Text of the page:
Constitutional Law - First Circuit Questions Correctional Facility's Blanket Ban on Inmate Preaching

By Chase, Rachel S. | Suffolk University Law Review, Spring 2008 | Go to article overview

Constitutional Law - First Circuit Questions Correctional Facility's Blanket Ban on Inmate Preaching


Chase, Rachel S., Suffolk University Law Review


Constitutional Law--First Circuit Questions Correctional Facility's Blanket Ban on Inmate Preaching--Spratt v. Rhode Island Department of Corrections, 482 F.3d 33 (1st Cir. 2007)

The Religious Land Use and Institutionalized Persons Act (RLUIPA) protects the religious freedom of individuals confined to government institutions. (1) Enacted in 2000, RLUIPA prohibits mental and correctional facilities from imposing substantial burdens on the religious exercise of persons residing therein, unless the facility can show a compelling interest effectuated in a narrowly tailored manner. (2) In Spratt v. Rhode Island Department of Corrections, (3) the United States Court of Appeals for the First Circuit considered whether the blanket ban on inmate preaching by the Rhode Island Department of Corrections (RIDOC) constituted a permissible restriction on religious exercise within the purview of RLUIPA. (4) The First Circuit held that under RLUIPA, RIDOC must affirmatively demonstrate that the regulation is the least restrictive means of achieving a compelling interest, rather than merely asserting it. (5)

On December 20, 1995, Wesley Spratt was involved in a robbery in downtown Providence that resulted in a parking lot attendant's death. (6) The state tried Spratt before a jury on five charges and he was convicted of three, including murder. (7) Spratt received a life sentence, which he is currently serving in the maximum security unit of the Adult Correctional Institute (ACI) in Rhode Island. (8)

While incarcerated at ACI, an institution that receives federal funding, Spratt began preaching to other inmates during weekly religious services under the supervision of an ordained minister. (9) Spratt preached for a period of seven years without incident or interference by prison officials. (10) In 2003, however, officials informed Spratt that RIDOC policy prohibited inmate preaching, and he would be disciplined if he continued to preach. (11) Spratt objected to the policy both verbally and in writing. (12)

After exhausting his internal remedies without relief, as required by the Prison Litigation Reform Act, Spratt filed a complaint against RIDOC in the United States Court for the District of Rhode Island, asserting that the facility's policy violated his rights under the First Amendment, the Fourteenth Amendment, and RLUIPA. (13) The district court granted summary judgment to RIDOC on all claims, including the RLUIPA claim, finding that RIDOC had met its burden of proof on each required element. (14) On appeal, the First Circuit reversed the decision of the district court and remanded it for further proceedings to allow RIDOC an opportunity to demonstrate, rather than merely assert, that Spratt's preaching raised security concerns sufficient to outweigh the statutory presumption against restricting religious exercise. (15)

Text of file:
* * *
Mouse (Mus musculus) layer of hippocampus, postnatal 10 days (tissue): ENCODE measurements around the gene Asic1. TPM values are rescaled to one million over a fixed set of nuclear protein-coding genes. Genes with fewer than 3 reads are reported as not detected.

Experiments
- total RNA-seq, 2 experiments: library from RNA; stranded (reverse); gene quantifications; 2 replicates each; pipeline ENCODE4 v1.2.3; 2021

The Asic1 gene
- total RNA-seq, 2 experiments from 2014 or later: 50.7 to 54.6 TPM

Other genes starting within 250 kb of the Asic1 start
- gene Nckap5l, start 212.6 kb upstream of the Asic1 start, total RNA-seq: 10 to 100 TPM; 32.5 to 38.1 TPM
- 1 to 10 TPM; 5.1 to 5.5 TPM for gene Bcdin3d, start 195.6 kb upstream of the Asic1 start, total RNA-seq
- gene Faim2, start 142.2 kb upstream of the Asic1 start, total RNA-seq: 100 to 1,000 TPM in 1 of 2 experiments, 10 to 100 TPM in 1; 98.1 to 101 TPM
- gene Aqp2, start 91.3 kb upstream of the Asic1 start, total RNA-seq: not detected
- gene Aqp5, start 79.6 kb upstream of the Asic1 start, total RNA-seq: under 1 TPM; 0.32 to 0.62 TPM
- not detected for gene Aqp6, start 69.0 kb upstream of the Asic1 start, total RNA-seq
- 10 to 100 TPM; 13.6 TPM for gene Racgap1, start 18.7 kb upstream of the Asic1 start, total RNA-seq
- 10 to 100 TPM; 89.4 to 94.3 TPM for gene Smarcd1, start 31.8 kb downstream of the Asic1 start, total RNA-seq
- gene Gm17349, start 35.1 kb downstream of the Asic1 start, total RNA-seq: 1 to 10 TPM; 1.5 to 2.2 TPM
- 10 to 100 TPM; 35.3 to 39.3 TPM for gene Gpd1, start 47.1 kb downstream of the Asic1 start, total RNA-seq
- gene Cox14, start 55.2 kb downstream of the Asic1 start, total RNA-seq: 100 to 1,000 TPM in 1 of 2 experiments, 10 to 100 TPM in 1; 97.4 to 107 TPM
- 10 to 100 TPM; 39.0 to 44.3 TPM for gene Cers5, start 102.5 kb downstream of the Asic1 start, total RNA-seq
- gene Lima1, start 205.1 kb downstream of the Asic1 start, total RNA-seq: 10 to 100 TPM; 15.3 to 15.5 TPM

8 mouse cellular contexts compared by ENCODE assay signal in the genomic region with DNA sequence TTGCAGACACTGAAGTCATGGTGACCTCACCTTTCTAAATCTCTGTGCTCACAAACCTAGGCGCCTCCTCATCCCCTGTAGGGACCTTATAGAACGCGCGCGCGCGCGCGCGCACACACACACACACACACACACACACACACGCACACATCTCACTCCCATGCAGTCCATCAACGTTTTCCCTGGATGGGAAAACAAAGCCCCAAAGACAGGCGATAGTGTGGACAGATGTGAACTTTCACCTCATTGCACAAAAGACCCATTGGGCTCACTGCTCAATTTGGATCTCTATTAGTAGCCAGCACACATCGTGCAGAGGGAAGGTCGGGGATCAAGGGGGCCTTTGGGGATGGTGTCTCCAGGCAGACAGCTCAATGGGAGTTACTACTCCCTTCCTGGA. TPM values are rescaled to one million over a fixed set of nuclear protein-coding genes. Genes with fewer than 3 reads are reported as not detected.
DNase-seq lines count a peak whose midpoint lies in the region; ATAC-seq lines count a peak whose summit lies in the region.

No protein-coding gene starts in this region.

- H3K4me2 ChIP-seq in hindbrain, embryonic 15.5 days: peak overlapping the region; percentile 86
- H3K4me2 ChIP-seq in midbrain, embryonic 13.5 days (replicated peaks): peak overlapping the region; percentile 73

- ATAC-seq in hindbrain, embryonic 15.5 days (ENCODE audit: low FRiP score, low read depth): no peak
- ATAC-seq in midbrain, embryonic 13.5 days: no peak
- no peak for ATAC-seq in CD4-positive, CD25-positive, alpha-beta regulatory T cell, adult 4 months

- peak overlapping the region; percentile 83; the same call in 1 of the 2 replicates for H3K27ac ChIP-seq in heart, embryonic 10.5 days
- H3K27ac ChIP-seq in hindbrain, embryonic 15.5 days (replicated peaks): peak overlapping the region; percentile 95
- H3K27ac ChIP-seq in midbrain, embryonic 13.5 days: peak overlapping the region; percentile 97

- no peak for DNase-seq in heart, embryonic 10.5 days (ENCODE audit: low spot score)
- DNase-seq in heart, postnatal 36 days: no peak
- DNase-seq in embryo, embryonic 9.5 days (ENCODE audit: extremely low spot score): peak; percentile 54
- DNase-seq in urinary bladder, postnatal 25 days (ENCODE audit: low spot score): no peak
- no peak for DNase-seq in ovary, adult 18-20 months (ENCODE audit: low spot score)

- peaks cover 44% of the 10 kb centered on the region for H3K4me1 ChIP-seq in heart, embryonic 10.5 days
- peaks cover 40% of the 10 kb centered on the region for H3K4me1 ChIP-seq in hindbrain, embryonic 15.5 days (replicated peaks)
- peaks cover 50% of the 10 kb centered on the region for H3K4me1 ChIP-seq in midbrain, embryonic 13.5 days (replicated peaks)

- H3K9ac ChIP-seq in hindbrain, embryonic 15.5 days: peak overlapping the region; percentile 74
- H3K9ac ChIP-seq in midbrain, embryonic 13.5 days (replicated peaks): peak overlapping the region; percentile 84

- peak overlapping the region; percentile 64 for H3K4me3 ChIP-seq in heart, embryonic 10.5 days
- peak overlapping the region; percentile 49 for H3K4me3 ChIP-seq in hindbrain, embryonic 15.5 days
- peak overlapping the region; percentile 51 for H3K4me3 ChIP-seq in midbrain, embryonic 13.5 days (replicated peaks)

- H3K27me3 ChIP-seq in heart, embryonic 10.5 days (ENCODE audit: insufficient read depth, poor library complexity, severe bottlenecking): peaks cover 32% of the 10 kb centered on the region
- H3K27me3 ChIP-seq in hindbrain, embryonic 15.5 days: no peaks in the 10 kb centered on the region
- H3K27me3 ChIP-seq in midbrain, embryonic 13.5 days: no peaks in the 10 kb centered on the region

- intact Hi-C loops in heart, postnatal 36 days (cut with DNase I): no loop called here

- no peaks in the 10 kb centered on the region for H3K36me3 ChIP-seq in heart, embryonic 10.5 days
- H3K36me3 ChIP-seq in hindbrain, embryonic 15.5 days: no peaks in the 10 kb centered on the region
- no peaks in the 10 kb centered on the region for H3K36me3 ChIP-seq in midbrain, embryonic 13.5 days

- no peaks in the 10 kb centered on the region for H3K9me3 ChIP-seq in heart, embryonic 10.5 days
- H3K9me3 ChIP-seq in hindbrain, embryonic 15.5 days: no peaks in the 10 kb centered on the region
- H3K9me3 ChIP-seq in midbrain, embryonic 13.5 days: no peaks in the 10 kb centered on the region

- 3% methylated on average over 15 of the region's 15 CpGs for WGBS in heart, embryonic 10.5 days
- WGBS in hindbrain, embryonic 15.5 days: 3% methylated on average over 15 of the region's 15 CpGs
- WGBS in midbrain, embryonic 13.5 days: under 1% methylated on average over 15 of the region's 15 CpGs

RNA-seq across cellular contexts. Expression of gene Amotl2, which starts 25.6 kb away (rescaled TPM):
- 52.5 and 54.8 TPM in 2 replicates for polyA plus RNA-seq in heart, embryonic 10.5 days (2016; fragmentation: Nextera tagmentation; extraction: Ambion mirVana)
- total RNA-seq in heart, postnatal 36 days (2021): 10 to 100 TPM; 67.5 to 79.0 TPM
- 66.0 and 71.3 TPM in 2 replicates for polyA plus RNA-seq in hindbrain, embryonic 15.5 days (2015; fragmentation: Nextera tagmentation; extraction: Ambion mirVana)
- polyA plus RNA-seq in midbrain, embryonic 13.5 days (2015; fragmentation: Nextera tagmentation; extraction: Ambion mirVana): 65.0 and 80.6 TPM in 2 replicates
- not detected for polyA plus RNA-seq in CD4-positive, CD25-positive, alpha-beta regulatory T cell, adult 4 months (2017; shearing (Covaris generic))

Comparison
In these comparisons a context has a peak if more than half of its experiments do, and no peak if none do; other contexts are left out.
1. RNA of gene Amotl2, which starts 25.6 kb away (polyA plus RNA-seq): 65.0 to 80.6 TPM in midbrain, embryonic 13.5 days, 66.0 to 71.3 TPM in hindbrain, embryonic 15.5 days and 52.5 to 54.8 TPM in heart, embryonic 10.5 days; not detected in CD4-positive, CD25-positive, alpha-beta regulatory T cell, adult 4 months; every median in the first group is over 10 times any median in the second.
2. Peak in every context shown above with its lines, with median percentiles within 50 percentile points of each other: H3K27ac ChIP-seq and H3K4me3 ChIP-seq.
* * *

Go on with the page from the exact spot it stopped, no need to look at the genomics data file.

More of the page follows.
The First Amendment to the United States Constitution protects, among other things, the free exercise of religion, including the right to preach. (16) Congress has attempted to supplement this constitutional protection with statutes prohibiting the creation and enforcement of laws that substantially burden the free exercise of religious practices. (17) In September 2000, Congress passed RLUIPA to protect inmates who are dependent on correctional facilities to provide accommodation for their religious exercises. (18)

Under RLUIPA, correctional facilities may not impose a substantial burden on the religious exercise of their inmates, unless the restriction survives a strict scrutiny review. (19) If an inmate can show that his religious freedom is substantially hindered by the restriction, the correctional facility must prove that the burden, although substantial, furthers a compelling government interest and is carried out in the least restrictive means possible. (20) In passing RLUIPA, Congress noted that due deference should be afforded to prison officials when reviewing their policies, and subsequently, the Supreme Court declared prison security a compelling government interest. …

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